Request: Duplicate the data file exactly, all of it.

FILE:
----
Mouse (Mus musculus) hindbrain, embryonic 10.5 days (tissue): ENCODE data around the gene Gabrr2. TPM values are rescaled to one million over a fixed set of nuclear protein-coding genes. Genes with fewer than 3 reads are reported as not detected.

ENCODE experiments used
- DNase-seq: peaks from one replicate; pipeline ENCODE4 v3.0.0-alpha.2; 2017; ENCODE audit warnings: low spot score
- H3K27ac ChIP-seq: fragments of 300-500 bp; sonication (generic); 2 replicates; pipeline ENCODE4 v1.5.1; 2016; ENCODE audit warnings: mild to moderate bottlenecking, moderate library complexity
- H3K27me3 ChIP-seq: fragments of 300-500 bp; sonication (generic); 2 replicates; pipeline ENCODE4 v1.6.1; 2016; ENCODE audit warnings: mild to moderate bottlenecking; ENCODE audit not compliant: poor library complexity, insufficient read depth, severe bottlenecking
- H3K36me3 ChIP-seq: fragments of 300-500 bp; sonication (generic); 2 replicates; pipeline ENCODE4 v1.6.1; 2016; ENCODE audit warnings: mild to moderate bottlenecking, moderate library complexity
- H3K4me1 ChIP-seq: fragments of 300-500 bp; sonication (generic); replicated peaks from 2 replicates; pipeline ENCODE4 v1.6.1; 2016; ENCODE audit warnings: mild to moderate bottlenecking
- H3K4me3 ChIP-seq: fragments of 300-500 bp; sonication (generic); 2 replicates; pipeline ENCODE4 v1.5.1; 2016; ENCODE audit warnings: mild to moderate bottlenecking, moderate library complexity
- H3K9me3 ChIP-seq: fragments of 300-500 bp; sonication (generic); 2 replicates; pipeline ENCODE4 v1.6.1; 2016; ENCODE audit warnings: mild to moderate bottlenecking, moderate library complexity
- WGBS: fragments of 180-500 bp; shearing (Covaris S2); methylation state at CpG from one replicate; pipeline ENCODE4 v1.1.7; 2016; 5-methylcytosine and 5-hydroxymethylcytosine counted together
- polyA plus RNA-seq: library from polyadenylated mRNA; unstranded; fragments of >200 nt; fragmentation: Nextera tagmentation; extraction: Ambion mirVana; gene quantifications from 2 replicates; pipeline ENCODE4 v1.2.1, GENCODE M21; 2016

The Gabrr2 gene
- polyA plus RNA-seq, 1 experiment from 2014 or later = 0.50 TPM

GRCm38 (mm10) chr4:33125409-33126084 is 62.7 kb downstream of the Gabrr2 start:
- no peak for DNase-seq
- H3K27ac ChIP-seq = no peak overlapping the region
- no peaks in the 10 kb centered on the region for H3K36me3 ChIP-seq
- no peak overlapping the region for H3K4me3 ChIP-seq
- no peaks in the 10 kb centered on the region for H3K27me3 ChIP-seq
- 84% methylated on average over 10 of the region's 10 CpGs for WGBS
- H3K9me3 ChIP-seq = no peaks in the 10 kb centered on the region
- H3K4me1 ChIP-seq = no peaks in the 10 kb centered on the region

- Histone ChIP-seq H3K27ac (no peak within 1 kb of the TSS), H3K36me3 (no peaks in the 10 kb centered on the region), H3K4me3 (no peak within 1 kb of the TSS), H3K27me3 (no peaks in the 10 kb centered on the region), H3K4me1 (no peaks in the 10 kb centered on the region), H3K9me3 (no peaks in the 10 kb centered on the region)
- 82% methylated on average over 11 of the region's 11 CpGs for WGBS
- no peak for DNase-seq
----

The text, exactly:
Mouse (Mus musculus) hindbrain, embryonic 10.5 days (tissue): ENCODE data around the gene Gabrr2. TPM values are rescaled to one million over a fixed set of nuclear protein-coding genes. Genes with fewer than 3 reads are reported as not detected.

ENCODE experiments used
- DNase-seq: peaks from one replicate; pipeline ENCODE4 v3.0.0-alpha.2; 2017; ENCODE audit warnings: low spot score
- H3K27ac ChIP-seq: fragments of 300-500 bp; sonication (generic); 2 replicates; pipeline ENCODE4 v1.5.1; 2016; ENCODE audit warnings: mild to moderate bottlenecking, moderate library complexity
- H3K27me3 ChIP-seq: fragments of 300-500 bp; sonication (generic); 2 replicates; pipeline ENCODE4 v1.6.1; 2016; ENCODE audit warnings: mild to moderate bottlenecking; ENCODE audit not compliant: poor library complexity, insufficient read depth, severe bottlenecking
- H3K36me3 ChIP-seq: fragments of 300-500 bp; sonication (generic); 2 replicates; pipeline ENCODE4 v1.6.1; 2016; ENCODE audit warnings: mild to moderate bottlenecking, moderate library complexity
- H3K4me1 ChIP-seq: fragments of 300-500 bp; sonication (generic); replicated peaks from 2 replicates; pipeline ENCODE4 v1.6.1; 2016; ENCODE audit warnings: mild to moderate bottlenecking
- H3K4me3 ChIP-seq: fragments of 300-500 bp; sonication (generic); 2 replicates; pipeline ENCODE4 v1.5.1; 2016; ENCODE audit warnings: mild to moderate bottlenecking, moderate library complexity
- H3K9me3 ChIP-seq: fragments of 300-500 bp; sonication (generic); 2 replicates; pipeline ENCODE4 v1.6.1; 2016; ENCODE audit warnings: mild to moderate bottlenecking, moderate library complexity
- WGBS: fragments of 180-500 bp; shearing (Covaris S2); methylation state at CpG from one replicate; pipeline ENCODE4 v1.1.7; 2016; 5-methylcytosine and 5-hydroxymethylcytosine counted together
- polyA plus RNA-seq: library from polyadenylated mRNA; unstranded; fragments of >200 nt; fragmentation: Nextera tagmentation; extraction: Ambion mirVana; gene quantifications from 2 replicates; pipeline ENCODE4 v1.2.1, GENCODE M21; 2016

The Gabrr2 gene
- polyA plus RNA-seq, 1 experiment from 2014 or later = 0.50 TPM

GRCm38 (mm10) chr4:33125409-33126084 is 62.7 kb downstream of the Gabrr2 start:
- no peak for DNase-seq
- H3K27ac ChIP-seq = no peak overlapping the region
- no peaks in the 10 kb centered on the region for H3K36me3 ChIP-seq
- no peak overlapping the region for H3K4me3 ChIP-seq
- no peaks in the 10 kb centered on the region for H3K27me3 ChIP-seq
- 84% methylated on average over 10 of the region's 10 CpGs for WGBS
- H3K9me3 ChIP-seq = no peaks in the 10 kb centered on the region
- H3K4me1 ChIP-seq = no peaks in the 10 kb centered on the region

- Histone ChIP-seq H3K27ac (no peak within 1 kb of the TSS), H3K36me3 (no peaks in the 10 kb centered on the region), H3K4me3 (no peak within 1 kb of the TSS), H3K27me3 (no peaks in the 10 kb centered on the region), H3K4me1 (no peaks in the 10 kb centered on the region), H3K9me3 (no peaks in the 10 kb centered on the region)
- 82% methylated on average over 11 of the region's 11 CpGs for WGBS
- no peak for DNase-seq